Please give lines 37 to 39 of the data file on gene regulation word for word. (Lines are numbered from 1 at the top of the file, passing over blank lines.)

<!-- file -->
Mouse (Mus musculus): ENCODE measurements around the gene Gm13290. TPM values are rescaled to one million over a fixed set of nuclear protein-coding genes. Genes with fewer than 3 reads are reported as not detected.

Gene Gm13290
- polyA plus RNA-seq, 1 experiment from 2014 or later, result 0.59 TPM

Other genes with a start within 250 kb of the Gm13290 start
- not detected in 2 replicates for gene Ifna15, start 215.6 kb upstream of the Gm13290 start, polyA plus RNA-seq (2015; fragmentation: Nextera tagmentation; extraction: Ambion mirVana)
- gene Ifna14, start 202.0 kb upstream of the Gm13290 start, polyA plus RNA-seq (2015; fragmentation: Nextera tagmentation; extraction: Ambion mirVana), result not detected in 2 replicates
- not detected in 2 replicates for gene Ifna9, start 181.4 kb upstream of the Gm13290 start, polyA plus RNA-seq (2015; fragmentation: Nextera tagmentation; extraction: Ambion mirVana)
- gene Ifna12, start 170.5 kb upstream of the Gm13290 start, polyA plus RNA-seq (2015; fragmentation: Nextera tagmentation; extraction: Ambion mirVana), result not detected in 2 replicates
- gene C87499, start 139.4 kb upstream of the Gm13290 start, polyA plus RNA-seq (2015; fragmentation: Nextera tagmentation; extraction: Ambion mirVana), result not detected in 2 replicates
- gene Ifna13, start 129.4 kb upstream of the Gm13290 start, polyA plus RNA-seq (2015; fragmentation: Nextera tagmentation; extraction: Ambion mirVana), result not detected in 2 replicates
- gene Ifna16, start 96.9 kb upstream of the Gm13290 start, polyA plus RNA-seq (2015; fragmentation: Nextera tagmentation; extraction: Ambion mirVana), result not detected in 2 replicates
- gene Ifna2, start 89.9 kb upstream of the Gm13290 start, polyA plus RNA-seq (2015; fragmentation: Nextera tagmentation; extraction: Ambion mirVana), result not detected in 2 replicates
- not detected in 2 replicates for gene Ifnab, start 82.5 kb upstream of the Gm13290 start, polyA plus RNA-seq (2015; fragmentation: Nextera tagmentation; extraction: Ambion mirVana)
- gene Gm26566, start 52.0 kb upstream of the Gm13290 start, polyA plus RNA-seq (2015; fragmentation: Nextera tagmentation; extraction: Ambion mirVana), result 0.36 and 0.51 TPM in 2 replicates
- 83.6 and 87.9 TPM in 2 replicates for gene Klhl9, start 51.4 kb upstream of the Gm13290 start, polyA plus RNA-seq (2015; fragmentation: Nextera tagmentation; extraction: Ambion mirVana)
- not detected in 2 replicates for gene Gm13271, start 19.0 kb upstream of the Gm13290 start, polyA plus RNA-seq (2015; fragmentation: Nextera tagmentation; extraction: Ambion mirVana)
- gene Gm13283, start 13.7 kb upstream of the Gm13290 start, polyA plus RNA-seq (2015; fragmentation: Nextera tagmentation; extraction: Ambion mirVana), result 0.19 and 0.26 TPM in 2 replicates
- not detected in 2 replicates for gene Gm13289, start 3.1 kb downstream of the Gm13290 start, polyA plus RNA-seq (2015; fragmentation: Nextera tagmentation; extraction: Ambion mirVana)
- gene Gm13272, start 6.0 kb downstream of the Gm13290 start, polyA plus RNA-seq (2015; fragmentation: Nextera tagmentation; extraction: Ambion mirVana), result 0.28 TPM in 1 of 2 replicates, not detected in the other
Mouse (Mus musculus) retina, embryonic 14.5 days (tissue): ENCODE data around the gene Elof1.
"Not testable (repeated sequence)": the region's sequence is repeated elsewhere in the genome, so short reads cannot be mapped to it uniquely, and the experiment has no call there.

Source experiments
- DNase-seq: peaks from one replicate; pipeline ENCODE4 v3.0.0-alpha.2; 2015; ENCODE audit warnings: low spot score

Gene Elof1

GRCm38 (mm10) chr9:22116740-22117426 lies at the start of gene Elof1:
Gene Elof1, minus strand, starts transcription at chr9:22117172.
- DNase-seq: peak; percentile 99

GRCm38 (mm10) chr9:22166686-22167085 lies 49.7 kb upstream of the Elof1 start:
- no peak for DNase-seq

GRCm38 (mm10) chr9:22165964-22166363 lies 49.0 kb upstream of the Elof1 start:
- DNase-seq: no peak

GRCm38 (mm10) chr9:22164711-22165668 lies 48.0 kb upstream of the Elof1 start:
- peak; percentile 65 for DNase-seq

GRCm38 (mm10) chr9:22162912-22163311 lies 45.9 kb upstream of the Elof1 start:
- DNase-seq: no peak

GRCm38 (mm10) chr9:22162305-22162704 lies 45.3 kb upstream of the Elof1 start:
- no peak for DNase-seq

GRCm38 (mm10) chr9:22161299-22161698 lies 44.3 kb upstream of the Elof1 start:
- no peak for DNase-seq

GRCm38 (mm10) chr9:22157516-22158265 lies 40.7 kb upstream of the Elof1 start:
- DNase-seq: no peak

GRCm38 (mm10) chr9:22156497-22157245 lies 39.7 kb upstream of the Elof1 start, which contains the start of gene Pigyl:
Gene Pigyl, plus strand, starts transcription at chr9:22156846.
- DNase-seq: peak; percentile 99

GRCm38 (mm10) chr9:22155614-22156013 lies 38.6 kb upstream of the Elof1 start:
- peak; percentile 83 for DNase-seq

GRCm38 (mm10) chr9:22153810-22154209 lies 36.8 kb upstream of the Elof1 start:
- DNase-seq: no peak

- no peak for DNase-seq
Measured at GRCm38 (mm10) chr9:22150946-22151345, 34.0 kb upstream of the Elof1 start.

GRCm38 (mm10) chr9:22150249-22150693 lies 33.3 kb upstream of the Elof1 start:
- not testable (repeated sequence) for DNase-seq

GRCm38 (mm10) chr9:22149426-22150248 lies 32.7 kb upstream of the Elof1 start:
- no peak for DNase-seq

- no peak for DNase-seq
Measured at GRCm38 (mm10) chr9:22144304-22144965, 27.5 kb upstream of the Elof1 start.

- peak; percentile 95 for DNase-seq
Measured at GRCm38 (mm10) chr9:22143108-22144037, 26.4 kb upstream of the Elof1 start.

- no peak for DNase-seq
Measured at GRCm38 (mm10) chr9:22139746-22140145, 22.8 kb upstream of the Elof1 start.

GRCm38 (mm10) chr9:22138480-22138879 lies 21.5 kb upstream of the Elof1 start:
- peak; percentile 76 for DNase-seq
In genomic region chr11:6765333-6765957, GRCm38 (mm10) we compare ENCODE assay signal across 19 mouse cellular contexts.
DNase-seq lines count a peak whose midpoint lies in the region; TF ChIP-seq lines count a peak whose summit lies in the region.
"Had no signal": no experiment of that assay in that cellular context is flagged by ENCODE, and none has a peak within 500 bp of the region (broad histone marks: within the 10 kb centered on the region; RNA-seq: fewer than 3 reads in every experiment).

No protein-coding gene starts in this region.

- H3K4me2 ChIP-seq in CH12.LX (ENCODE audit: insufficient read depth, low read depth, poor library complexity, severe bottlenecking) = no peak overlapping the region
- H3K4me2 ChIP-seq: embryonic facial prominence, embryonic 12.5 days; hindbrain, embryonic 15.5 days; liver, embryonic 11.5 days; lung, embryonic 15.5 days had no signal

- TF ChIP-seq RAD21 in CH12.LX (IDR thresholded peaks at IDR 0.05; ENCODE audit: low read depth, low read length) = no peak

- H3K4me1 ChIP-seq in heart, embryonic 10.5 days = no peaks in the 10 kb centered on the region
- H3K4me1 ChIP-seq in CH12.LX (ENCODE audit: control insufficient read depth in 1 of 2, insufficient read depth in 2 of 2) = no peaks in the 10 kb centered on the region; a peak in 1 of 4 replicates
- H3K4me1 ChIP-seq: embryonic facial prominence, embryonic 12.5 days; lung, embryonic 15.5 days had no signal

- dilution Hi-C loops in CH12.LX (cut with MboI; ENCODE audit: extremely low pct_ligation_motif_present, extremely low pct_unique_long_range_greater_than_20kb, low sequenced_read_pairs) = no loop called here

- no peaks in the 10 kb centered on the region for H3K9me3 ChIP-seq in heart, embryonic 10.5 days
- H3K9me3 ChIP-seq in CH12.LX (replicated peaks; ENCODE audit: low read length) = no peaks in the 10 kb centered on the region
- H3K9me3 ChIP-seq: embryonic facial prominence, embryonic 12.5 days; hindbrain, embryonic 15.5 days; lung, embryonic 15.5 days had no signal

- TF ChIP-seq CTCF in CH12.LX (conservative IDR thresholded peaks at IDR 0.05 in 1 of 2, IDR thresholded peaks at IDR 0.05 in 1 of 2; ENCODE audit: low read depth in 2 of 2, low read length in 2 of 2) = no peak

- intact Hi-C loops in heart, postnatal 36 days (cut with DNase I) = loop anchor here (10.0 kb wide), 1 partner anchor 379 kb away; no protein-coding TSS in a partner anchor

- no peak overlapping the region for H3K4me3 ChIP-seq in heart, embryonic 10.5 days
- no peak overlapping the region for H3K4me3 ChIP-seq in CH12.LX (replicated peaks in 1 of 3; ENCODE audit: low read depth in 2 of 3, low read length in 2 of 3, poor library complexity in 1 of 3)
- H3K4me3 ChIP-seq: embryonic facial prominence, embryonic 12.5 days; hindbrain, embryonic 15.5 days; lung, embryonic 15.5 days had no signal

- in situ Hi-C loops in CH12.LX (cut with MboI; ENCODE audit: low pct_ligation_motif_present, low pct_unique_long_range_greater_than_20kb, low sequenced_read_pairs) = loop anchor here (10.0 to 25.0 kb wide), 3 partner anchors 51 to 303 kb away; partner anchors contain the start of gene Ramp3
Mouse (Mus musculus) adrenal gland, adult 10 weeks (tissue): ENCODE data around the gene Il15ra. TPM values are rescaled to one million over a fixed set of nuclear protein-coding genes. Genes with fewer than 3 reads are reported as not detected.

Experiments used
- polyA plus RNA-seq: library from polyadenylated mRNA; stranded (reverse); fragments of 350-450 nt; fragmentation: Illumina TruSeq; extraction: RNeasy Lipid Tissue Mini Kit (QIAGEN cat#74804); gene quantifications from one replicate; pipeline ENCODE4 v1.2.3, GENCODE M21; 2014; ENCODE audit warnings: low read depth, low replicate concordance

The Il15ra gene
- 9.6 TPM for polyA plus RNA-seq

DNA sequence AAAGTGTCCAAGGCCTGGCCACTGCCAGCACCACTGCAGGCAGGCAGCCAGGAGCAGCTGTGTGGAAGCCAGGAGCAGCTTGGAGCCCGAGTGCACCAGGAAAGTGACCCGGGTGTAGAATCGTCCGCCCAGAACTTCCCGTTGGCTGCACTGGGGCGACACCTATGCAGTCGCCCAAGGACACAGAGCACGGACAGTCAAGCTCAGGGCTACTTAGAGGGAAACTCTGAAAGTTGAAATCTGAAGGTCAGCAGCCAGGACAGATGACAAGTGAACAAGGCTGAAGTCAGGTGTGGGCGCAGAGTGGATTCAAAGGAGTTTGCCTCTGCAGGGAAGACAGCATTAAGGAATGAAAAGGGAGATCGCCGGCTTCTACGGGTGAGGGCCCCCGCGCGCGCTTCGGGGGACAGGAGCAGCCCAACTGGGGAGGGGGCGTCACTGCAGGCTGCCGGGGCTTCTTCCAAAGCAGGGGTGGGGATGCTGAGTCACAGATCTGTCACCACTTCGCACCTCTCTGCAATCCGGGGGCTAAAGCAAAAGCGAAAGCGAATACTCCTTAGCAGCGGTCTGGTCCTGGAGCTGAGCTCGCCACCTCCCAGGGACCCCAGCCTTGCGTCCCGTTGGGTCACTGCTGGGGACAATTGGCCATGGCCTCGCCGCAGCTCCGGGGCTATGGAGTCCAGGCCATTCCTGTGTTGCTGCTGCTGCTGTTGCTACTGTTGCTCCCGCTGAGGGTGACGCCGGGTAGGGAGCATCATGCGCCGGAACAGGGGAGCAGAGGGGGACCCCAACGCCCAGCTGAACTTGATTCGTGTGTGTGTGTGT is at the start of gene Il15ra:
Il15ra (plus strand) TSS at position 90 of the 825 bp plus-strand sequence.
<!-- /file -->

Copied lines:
- no peak for DNase-seq

GRCm38 (mm10) chr9:22161299-22161698 lies 44.3 kb upstream of the Elof1 start:
- no peak for DNase-seq